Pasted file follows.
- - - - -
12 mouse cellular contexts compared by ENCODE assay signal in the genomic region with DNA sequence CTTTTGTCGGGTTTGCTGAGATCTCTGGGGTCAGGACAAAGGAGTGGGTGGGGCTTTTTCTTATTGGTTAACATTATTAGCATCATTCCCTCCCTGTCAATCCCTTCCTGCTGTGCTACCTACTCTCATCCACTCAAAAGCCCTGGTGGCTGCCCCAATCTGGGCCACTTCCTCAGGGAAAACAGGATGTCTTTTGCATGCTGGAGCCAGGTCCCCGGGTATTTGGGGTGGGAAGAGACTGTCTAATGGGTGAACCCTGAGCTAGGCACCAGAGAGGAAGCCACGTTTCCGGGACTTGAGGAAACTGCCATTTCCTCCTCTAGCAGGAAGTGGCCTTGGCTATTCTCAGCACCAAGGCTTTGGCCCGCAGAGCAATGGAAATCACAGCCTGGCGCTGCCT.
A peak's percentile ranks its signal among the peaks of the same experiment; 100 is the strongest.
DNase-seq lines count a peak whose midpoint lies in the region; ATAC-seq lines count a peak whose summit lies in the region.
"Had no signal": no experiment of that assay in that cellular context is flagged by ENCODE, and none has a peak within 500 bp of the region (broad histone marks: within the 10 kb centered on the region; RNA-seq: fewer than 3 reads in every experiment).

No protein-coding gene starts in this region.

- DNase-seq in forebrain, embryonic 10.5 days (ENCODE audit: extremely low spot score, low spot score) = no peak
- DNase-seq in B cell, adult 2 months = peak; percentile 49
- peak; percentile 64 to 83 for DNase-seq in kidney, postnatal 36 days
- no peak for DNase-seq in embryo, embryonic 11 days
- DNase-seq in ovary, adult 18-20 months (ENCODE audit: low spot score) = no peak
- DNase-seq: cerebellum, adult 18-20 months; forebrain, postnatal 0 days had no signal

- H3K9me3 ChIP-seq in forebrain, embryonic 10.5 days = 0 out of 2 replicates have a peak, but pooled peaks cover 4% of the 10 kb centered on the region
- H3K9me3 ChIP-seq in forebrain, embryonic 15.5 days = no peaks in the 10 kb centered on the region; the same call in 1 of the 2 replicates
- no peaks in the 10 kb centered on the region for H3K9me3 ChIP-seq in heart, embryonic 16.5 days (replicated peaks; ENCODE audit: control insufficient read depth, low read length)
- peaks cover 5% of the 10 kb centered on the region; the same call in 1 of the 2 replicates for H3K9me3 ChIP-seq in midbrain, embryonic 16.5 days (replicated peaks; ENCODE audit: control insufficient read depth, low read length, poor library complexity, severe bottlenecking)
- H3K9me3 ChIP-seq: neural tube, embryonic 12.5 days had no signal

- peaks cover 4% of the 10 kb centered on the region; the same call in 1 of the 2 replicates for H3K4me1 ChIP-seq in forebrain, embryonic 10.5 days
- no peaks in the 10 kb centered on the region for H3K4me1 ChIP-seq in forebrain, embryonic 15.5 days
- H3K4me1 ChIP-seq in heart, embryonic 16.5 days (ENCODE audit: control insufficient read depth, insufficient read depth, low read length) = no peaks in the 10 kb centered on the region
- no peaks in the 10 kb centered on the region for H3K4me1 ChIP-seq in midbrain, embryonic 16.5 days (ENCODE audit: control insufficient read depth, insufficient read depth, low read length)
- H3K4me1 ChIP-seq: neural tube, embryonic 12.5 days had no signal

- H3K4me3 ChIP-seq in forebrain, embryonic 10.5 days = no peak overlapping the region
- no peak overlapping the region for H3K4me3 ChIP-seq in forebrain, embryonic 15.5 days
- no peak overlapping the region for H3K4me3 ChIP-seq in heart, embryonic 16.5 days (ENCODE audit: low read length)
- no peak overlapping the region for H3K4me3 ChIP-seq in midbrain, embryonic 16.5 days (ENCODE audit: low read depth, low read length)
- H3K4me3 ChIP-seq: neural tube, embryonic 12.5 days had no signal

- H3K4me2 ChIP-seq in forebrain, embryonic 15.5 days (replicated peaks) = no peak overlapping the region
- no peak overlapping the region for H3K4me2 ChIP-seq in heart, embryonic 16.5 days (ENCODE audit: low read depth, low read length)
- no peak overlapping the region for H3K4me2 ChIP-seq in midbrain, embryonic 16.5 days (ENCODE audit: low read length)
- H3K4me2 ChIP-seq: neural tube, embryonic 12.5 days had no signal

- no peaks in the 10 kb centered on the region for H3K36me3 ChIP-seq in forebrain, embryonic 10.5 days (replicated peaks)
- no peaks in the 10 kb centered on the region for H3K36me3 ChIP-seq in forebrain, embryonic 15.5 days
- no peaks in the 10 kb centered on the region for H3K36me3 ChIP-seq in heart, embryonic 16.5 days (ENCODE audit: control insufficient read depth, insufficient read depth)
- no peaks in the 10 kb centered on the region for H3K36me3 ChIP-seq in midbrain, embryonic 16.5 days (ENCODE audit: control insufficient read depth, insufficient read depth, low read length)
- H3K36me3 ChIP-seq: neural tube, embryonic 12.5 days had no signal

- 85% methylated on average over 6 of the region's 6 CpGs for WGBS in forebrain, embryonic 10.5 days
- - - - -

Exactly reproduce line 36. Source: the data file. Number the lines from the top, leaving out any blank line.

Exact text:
- 85% methylated on average over 6 of the region's 6 CpGs for WGBS in forebrain, embryonic 10.5 days